What I've Been Reading: Smexiness, Male/Male, YA, and Thrillers, Oh My!

 

Maybe it's because I brought home like fifty books from the RWA conference and I'm feeling the weight of my TBR pile, but I've been on a bit of a reading binge over the last week or two. And I've been on a pretty good streak of books--no DNFs in a while--so I figured I'd share some of what I've been reading.

 

The Saint by Tiffany Reisz (erotica)

Yes, Tiffany is a friend, but that is not why I love her books. This is one of my favorite series out there right now. Smart, sexy, dark, and epic. Don't start with this one, though, if you haven't read the rest. The Siren is book one.

 

Take (Temptation Series Book 2) by Ella Frank (male/male romance)

First, let's just say OMG this cover. *shamelessly stares* Okay, moving on. This is book two in a m/m romance series, so if you haven't read book one (TRY), start with that one. This is a filthy hot series that follows the same couple throughout. I'm thinking there is going to be a third book, but the cliffhangers aren't shameless because certain threads are wrapped up with each one.

 

Still Missing  by Chevy Stevens (thriller)

Okay, I think this book traumatized me a little. A realtor is abducted and kept in a cabin by a psychopath. It's very intense but was a compelling read.

 

Nine Rules to Break When Romancing a Rake  by Sarah MacLean (historical romance)

Why do I always forget I love historical romance? I've had this book on my shelf forever but had never picked it up. When I saw Sarah speak at RWA, I realized I needed to fix that. It was such a sexy, adorable story. Loved it. And it's only 3.99 in ebook. :)

 

The DUFF: (Designated Ugly Fat Friend) by Kody Keplinger (YA)

Okay, I know I'm like years behind on this one. Julie Cross has been telling me to read it forever, and I finally listened. Such a great story. And it's going to be a movie.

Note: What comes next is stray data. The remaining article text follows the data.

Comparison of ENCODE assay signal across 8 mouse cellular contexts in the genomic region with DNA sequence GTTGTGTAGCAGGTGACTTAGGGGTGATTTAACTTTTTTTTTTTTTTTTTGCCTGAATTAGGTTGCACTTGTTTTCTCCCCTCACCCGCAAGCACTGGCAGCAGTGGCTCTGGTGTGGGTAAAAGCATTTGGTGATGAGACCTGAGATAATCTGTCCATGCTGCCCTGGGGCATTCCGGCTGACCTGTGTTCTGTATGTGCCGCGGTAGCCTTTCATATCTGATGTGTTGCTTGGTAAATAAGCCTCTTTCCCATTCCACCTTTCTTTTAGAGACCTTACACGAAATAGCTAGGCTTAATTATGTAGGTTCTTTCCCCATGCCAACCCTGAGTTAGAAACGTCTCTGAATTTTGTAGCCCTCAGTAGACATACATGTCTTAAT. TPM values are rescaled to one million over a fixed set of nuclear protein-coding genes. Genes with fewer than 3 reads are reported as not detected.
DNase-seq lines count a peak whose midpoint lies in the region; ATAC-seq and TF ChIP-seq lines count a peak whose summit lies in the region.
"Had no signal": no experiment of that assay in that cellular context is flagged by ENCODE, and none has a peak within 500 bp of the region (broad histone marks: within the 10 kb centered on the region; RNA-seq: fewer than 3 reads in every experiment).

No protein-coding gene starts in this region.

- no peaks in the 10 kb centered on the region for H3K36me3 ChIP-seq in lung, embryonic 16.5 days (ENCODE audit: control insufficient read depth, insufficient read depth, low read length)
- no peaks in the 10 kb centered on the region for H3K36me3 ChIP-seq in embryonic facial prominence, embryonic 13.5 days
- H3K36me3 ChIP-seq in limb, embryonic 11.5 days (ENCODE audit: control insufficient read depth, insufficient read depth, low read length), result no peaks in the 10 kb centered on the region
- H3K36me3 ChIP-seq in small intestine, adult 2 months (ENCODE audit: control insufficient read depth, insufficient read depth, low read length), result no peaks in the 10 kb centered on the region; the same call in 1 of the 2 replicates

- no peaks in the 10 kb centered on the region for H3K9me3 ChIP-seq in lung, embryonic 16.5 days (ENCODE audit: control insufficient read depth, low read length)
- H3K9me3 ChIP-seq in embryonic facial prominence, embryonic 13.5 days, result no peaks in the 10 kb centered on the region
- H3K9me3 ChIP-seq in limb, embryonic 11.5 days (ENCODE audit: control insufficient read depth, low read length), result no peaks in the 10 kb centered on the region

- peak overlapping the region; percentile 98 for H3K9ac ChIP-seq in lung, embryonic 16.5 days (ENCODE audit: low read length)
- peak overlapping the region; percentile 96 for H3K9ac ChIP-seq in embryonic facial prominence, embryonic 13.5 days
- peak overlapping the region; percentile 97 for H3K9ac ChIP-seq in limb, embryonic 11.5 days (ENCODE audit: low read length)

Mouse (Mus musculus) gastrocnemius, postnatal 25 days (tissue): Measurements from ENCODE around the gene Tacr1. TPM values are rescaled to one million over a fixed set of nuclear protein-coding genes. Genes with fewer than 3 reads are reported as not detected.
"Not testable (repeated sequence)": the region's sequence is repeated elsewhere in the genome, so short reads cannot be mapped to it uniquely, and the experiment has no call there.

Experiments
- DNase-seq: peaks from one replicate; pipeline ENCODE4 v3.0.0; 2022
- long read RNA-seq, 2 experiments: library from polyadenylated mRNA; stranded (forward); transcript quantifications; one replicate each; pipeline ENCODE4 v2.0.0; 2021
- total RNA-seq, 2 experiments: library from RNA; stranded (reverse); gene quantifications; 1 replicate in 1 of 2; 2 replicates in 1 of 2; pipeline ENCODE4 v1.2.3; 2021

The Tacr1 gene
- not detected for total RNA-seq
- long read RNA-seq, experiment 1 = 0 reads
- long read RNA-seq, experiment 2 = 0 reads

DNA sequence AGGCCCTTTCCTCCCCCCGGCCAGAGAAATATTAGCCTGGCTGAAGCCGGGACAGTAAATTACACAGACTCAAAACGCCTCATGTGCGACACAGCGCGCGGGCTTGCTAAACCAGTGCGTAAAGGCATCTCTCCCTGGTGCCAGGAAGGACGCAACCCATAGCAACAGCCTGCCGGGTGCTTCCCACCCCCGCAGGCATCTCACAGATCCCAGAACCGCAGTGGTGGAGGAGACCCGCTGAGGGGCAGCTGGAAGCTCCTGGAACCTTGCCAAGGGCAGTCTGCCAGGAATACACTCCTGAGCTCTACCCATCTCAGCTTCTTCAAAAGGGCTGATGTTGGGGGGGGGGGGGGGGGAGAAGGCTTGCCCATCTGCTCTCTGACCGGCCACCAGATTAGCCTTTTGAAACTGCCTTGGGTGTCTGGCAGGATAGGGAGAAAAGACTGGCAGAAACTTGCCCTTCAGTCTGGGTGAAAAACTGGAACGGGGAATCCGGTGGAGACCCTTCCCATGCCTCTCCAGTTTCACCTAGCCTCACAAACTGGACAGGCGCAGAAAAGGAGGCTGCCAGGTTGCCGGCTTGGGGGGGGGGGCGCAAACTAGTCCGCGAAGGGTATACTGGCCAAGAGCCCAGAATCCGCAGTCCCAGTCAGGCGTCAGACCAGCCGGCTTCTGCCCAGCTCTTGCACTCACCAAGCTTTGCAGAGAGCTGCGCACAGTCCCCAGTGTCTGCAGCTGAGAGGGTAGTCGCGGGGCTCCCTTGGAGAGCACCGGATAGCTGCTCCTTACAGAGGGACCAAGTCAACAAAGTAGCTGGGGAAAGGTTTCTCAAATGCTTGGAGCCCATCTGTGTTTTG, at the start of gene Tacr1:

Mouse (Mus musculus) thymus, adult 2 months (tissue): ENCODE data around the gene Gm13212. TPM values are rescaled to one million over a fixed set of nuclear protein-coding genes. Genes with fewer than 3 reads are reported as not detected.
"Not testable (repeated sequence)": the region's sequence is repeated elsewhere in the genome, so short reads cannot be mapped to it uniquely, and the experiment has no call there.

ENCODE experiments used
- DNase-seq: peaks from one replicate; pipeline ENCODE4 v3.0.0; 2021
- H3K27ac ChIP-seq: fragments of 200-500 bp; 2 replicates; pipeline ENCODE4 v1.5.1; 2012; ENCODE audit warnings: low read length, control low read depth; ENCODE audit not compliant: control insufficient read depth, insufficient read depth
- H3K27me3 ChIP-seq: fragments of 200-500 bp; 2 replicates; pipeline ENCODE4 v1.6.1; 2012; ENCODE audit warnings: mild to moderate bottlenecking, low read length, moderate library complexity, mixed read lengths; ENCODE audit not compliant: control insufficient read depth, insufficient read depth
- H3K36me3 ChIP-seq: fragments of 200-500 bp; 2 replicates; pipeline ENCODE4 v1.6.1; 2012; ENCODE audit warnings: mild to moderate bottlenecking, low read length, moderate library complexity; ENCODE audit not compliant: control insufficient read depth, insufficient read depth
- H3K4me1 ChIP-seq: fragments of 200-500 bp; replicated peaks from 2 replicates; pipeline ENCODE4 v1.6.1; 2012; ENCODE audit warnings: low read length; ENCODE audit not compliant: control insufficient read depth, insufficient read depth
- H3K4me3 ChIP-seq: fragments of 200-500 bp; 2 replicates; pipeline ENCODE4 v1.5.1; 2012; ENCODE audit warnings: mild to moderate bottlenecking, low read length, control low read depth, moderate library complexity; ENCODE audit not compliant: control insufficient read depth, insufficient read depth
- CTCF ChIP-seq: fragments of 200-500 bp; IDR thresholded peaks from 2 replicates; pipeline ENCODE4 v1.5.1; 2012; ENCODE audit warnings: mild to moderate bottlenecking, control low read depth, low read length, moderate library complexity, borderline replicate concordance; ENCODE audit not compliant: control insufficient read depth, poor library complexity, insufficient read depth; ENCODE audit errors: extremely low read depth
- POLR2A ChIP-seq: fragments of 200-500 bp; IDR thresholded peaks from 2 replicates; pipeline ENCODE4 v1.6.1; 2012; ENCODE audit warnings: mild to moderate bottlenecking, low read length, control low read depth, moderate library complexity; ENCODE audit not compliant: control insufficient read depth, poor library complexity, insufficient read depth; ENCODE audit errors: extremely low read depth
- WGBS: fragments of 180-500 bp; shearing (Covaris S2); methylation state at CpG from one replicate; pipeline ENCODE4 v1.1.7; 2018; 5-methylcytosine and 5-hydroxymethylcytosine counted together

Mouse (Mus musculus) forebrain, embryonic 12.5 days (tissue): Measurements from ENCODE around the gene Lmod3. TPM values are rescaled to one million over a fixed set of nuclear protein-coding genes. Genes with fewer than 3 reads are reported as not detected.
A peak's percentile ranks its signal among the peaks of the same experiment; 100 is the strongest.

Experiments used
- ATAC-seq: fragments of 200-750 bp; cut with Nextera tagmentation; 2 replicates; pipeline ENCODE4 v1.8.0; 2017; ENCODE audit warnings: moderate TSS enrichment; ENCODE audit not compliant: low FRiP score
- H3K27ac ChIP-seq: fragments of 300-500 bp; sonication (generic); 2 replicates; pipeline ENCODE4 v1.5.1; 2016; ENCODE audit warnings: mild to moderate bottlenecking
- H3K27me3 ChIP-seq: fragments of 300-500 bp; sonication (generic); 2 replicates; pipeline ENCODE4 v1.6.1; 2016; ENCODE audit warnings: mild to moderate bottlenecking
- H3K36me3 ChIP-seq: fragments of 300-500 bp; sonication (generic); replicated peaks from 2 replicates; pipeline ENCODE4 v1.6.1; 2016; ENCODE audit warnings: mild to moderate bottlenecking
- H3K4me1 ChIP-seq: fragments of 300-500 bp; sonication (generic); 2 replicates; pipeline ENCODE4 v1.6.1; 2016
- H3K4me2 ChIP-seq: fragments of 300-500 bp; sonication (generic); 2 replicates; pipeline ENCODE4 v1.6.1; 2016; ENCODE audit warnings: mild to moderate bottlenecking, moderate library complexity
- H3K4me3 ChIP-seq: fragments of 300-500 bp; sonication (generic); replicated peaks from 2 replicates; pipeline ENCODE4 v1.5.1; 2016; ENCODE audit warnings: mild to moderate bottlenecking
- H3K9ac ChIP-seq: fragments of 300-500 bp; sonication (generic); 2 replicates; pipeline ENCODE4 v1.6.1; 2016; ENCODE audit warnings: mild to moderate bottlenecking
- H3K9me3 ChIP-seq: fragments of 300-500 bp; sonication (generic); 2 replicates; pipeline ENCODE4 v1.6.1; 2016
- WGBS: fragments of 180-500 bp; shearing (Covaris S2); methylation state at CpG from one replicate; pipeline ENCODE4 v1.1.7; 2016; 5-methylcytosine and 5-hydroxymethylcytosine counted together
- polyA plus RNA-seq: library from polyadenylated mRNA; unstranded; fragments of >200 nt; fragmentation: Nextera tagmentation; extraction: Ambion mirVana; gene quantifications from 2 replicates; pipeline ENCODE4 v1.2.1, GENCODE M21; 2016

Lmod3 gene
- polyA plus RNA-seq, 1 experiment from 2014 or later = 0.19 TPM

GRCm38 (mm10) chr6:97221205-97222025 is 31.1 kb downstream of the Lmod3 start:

Those are some of the ones I've been buried in lately. What are you reading?

 

 

 

Must Read Monday: Finally, a Writing Book for Pantsers!

 

*I put a sticky tab on any page with a point I wanted to type into my notes. Look at that rainbow, people.

I know I usually tackle fiction when doing a Must Read Monday, but I read a writing craft book this weekend that was just so fabulous that I wanted to pass it along to those of you who are writers.

As most of you know, I'm a bit addicted to reading books about the craft of writing. (Yes, I'm an unrepentant nerd.) But most of the time, those books are all about different ways to plot your book. And I like learning those techniques because I'm a pantser with plotter envy. Writing without an outline can be an anxiety-ridden process, writer's block can pop up often, and the unknown is freaking scary (especially when you're writing under a deadline.) But no matter how hard I've tried to alter my process, I can't seem to get away from my pantsing (writing by the seat of my pants) ways.

And a little part of me has always been afraid that if I was successful at plotting ahead and outlining that I would lose some of the "magic" of my writing process. Like two weeks ago, this happened when I was happily writing a story. I had a general direction in mind and then got hit with a big twist that I had never ever considered or planned. It changes what the rest of the book will look like, but I think it's the correct (and much more interesting) way to go. If I had been writing to an outline, would that had ever come to me? And if it had, would I have been willing to ditch the whole second half of the outline to go in this new direction?

That kind of "a-ha" discovery happens with every book. The big twist in Crash Into You that most people have told me they never saw coming? That was because *I* didn't know it was coming until I was 70% of the way through writing the book. The big thing that happens in Kade's backstory in Need You Tonight that explains so much about who he is now? I didn't know about it until I was halfway through the book and it hit me--wait, THAT'S what happened!

So let me tell you, it was hella refreshing to finally come across a book that doesn't just tolerate pantsing as a way for people to write but actually recommends it. AND gives tips on how to overcome some of the struggles, anxieties and pitfalls of writing without an outline. Because, Lord, I would love to be less neurotic during my writing process.

So here's the book and my review from Goodreads. Pantsers, go forth and enjoy!

Story Trumps Structure: How to Write Unforgettable Fiction by Breaking the Rules by Steven James

 

My Review from Goodreads: